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Current Page: Church & Ministries | Saturday, January 16, 2016
John Piper on Whether God Calls Us to Career We Don't Enjoy

John Piper on Whether God Calls Us to Career We Don't Enjoy

John Piper, founder of Desiring God and chancellor of Bethlehem College and Seminary, speaks from the book of Revelation at the Passion 2016 conference Sunday morning, January 3, 2016, in Duluth, Georgia. | (Photo: Passion Conference)

Theologian John Piper responds to a question asked by a longtime listener of his podcast, whether a believer could ever be called by God to a lifelong career for which they do not enjoy.
"God does not like begrudging, joyless service," Piper says, quoting Psalms 100:2 and Romans 12:8. in his podcast.

"But I think the implication in the Bible is not mainly that we should refuse to work until we find the work that we think we can enjoy, but that we should take the work that we can for the good of the family, the good of the community, the glory of God, and then pray our way into the enjoyment of it and shape it in whatever way we can so that it becomes more fruitful and more enjoyable," argues the chancellor of Bethlehem College & Seminary.

In 1 Corinthians 7:21 Paul says that if a slave can obtain his freedom he should do so, which shows that Paul did not consider it ideal that we labor in a role that is miserable, explains Piper, who served as pastor of Bethlehem Baptist Church, Minneapolis, Minnesota, for 33 years. "Nevertheless, the main counsel that Paul and Peter gave to slaves and to the rest of us … is this: 'So, brothers, in whatever condition each was called, let him there remain with God.' And the key words are 'with God.'"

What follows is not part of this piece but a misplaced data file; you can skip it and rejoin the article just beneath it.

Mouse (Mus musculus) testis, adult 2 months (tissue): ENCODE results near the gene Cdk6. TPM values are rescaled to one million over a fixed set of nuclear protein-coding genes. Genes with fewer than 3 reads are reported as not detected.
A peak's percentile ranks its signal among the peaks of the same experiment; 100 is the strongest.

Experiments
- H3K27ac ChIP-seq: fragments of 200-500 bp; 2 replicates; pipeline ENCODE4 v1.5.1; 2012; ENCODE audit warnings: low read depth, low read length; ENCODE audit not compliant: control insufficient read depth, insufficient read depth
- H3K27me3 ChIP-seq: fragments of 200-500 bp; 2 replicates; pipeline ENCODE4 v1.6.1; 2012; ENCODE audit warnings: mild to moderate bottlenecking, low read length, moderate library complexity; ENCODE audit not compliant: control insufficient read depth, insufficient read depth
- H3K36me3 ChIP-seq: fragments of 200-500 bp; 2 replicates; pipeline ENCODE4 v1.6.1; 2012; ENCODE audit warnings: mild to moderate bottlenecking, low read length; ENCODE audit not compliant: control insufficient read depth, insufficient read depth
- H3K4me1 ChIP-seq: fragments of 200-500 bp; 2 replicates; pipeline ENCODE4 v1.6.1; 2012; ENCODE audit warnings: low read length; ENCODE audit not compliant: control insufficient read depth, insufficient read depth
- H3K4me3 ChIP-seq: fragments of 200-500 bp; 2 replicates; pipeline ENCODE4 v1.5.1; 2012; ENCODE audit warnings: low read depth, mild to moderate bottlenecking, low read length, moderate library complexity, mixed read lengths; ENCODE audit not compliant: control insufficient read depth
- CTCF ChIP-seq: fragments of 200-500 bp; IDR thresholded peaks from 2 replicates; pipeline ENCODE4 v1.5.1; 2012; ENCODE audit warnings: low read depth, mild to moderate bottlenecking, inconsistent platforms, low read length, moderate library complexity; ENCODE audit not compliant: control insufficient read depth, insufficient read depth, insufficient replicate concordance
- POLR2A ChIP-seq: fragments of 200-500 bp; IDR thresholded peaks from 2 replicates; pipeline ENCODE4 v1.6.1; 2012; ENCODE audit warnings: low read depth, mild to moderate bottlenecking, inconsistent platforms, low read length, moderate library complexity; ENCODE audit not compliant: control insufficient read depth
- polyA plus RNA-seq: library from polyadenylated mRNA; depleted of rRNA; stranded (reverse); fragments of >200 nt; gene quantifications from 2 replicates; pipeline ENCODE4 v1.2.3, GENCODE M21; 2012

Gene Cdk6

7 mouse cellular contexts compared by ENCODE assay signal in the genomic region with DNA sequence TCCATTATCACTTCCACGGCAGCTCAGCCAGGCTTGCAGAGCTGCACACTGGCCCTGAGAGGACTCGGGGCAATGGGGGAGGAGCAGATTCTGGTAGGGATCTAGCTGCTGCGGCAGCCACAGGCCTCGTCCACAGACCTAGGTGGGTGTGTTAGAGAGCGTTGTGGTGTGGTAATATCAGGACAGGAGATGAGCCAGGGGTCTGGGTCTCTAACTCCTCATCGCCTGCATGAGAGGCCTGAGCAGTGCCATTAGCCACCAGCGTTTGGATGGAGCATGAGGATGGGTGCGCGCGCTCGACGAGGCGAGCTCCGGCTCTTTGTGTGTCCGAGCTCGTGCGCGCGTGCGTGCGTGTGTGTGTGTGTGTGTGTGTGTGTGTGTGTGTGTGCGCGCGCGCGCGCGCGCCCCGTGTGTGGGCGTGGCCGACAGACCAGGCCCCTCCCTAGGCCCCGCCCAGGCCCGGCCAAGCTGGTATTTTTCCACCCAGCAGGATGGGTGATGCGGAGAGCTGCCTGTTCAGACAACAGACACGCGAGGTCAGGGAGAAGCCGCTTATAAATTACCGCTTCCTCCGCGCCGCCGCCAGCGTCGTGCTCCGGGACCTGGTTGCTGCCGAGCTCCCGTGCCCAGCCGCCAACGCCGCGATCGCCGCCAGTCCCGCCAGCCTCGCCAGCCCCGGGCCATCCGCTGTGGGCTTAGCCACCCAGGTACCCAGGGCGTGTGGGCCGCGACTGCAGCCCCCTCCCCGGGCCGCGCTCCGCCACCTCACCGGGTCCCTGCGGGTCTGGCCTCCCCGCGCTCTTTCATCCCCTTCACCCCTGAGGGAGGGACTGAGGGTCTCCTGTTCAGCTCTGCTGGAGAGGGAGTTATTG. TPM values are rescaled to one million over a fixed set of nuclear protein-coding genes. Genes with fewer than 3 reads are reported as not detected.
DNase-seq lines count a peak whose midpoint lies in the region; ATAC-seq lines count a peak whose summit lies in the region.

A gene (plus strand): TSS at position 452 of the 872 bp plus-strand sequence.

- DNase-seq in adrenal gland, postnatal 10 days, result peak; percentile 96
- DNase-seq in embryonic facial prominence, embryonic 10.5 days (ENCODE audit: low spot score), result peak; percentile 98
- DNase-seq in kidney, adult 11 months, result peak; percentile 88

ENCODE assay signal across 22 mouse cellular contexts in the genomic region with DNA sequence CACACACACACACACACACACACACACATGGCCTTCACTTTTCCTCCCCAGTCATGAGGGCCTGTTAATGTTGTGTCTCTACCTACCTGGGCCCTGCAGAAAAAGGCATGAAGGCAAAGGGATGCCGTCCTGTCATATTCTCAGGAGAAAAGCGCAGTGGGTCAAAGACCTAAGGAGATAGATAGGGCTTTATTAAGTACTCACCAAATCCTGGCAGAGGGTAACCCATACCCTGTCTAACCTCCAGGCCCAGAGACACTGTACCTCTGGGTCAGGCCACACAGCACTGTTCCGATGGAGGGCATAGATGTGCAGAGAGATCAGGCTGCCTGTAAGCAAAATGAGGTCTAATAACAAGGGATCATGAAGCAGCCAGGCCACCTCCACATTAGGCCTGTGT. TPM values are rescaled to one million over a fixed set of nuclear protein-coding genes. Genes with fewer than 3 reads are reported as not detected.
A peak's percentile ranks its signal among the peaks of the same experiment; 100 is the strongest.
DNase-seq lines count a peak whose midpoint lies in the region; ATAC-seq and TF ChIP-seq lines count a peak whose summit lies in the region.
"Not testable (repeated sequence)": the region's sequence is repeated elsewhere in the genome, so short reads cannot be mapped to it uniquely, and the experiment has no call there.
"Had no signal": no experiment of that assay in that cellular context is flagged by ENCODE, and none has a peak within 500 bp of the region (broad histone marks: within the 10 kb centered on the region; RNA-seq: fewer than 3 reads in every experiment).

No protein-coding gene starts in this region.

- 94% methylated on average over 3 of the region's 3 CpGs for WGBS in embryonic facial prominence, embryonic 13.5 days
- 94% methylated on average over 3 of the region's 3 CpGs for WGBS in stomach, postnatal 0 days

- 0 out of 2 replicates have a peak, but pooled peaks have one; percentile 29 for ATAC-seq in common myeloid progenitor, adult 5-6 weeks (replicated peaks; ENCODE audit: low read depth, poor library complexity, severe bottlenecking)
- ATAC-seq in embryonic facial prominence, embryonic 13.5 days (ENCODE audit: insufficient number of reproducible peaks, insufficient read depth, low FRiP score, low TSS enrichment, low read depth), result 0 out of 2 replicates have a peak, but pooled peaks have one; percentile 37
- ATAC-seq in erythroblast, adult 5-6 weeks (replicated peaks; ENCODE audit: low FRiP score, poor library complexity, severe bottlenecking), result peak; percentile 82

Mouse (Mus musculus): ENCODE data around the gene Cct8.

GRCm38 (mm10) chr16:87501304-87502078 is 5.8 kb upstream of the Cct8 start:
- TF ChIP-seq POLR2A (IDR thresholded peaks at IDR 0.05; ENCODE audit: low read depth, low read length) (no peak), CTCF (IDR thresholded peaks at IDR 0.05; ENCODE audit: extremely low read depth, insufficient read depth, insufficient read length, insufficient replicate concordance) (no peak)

Piper remarks that the question the listener asked is applicable mostly in the "prosperous West."

"One of the most surprising features of our culture which visitors from the two-thirds world are amazed at when they come is the stunning number of choices we have — choices in hundreds of kinds of cereals and fruits and vegetables and cars and houses and theaters and every manner of appliance and device," Piper says. "And we tend to take all these choices for granted. Most places in the world, people do not have 100 possibilities in front of them for how to make a living. They may have one or two or three options given their village and the family they are in and the society they are in and, therefore, the question that was asked represents a very western question."

Piper, author of more than 50 books, concludes by saying that God intends to give His people joy and thankfulness and a sense of usefulness in whatever He calls them to, just as Paul knew how to be content in every circumstance, as written in Philippians 4:11. "This is the essence of the Christian life: finding contentment in Christ and turning every circumstance and all of our work into living worship."

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